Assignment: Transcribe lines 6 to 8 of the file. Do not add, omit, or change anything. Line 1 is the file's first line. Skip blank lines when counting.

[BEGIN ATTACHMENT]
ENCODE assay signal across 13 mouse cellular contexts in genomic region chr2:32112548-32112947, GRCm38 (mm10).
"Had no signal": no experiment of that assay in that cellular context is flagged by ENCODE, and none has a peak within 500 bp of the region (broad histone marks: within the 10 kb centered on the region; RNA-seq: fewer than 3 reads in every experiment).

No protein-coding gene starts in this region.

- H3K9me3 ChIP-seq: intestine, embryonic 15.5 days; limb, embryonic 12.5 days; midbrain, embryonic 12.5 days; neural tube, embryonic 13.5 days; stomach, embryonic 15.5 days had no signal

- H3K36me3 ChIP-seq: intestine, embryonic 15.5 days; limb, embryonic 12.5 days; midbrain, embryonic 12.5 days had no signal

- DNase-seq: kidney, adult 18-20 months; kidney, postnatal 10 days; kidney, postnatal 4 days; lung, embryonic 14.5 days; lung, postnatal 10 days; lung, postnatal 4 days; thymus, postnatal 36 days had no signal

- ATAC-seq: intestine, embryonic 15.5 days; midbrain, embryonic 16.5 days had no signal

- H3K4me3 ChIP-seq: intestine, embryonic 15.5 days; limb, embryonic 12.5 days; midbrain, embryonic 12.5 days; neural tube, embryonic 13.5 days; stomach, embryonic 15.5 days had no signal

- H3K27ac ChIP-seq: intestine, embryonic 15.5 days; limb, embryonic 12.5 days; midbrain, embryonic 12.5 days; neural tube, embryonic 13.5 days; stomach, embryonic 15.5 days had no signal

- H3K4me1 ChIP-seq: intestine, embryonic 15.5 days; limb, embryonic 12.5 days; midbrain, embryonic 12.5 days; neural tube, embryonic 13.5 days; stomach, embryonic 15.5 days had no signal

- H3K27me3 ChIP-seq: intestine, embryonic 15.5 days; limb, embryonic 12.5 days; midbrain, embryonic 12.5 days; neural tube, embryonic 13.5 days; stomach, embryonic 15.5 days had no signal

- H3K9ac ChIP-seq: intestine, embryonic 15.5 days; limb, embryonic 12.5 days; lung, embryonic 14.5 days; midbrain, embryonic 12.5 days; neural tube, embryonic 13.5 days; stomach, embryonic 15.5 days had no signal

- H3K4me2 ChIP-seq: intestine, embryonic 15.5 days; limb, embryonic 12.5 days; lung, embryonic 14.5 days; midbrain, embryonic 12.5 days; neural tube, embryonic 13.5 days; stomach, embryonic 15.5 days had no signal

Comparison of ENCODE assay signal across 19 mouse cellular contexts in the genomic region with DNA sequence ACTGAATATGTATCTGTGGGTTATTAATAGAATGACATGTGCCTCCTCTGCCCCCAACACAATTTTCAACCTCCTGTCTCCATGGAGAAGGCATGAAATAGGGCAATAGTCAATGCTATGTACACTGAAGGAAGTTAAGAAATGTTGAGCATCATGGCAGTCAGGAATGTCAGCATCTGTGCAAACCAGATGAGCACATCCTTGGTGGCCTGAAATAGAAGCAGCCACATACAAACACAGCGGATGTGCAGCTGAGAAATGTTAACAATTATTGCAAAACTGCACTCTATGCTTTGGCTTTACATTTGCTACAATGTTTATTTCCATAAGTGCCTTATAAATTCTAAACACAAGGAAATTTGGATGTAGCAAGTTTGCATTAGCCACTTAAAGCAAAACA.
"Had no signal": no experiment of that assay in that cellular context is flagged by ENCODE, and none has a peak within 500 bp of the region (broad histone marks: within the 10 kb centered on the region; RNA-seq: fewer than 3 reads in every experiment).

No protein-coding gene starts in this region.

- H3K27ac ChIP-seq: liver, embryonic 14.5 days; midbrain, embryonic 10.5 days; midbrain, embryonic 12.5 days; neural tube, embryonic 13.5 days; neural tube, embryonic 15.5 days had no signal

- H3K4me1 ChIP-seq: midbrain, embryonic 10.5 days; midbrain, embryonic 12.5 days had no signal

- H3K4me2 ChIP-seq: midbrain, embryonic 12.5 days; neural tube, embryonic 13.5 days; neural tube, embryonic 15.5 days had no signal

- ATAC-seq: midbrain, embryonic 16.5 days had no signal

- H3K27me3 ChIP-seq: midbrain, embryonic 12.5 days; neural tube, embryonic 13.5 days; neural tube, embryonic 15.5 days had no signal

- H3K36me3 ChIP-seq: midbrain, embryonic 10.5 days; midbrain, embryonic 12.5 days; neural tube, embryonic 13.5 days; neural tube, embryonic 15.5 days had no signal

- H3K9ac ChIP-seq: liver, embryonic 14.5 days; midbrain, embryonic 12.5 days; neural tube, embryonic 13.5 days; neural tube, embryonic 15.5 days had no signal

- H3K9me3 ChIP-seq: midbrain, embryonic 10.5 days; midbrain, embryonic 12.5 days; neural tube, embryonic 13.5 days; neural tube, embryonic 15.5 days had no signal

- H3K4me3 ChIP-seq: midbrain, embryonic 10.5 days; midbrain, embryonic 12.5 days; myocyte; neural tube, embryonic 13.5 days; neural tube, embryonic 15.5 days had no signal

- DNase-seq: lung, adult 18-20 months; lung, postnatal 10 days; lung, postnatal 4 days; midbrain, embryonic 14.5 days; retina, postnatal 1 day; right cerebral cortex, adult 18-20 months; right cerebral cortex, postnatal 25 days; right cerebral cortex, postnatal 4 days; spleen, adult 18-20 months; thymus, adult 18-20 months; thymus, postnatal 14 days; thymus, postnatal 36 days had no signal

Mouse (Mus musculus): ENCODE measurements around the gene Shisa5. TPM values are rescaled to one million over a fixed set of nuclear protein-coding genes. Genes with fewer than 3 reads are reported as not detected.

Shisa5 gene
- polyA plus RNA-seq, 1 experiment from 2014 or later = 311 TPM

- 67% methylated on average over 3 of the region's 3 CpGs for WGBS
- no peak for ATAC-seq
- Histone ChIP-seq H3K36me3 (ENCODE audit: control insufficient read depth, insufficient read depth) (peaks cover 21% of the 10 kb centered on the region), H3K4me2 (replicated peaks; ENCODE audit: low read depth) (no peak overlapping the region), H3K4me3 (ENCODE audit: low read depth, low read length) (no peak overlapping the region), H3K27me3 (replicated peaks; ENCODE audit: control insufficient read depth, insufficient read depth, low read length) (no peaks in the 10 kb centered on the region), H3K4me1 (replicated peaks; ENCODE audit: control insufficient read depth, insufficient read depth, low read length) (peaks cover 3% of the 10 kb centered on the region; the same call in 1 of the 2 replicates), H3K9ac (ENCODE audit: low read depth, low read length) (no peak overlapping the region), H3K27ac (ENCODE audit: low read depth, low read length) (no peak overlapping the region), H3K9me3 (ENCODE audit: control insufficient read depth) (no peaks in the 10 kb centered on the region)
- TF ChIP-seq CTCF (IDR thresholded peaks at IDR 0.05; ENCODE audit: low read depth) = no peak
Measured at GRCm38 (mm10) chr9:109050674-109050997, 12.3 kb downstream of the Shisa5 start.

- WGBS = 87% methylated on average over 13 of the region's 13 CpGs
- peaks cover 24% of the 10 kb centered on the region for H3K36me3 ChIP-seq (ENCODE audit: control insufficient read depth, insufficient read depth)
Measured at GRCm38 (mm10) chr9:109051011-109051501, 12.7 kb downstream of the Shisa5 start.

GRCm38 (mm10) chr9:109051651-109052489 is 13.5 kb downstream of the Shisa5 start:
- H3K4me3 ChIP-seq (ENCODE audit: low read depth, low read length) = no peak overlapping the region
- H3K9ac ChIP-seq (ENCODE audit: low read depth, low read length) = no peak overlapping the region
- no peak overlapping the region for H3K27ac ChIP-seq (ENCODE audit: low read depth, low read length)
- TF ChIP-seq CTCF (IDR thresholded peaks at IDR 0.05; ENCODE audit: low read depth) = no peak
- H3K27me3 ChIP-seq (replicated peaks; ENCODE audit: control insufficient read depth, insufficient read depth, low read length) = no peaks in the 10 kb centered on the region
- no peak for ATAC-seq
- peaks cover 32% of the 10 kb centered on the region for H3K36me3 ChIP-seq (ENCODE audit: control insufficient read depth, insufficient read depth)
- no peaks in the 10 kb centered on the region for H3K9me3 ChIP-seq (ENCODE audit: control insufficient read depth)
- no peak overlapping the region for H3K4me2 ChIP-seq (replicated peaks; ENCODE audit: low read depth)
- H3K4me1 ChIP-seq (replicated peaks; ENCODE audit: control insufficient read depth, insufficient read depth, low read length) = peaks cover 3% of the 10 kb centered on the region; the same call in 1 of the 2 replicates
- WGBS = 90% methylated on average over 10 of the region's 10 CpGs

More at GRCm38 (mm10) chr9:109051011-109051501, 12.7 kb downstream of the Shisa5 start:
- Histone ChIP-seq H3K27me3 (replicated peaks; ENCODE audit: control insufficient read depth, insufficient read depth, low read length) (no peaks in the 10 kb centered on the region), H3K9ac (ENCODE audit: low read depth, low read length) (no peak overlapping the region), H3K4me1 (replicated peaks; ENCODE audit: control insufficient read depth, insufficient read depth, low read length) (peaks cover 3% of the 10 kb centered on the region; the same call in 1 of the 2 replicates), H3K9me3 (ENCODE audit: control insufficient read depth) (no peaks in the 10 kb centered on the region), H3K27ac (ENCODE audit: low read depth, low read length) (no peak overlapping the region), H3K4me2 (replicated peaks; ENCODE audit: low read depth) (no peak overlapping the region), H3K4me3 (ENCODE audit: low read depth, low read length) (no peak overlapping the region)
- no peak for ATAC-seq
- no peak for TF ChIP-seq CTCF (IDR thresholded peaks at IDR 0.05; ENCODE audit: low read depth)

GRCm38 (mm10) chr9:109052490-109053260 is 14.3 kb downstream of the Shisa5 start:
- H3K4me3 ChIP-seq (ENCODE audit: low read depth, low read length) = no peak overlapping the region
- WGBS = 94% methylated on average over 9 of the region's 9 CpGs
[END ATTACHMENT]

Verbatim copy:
- DNase-seq: kidney, adult 18-20 months; kidney, postnatal 10 days; kidney, postnatal 4 days; lung, embryonic 14.5 days; lung, postnatal 10 days; lung, postnatal 4 days; thymus, postnatal 36 days had no signal

- ATAC-seq: intestine, embryonic 15.5 days; midbrain, embryonic 16.5 days had no signal

- H3K4me3 ChIP-seq: intestine, embryonic 15.5 days; limb, embryonic 12.5 days; midbrain, embryonic 12.5 days; neural tube, embryonic 13.5 days; stomach, embryonic 15.5 days had no signal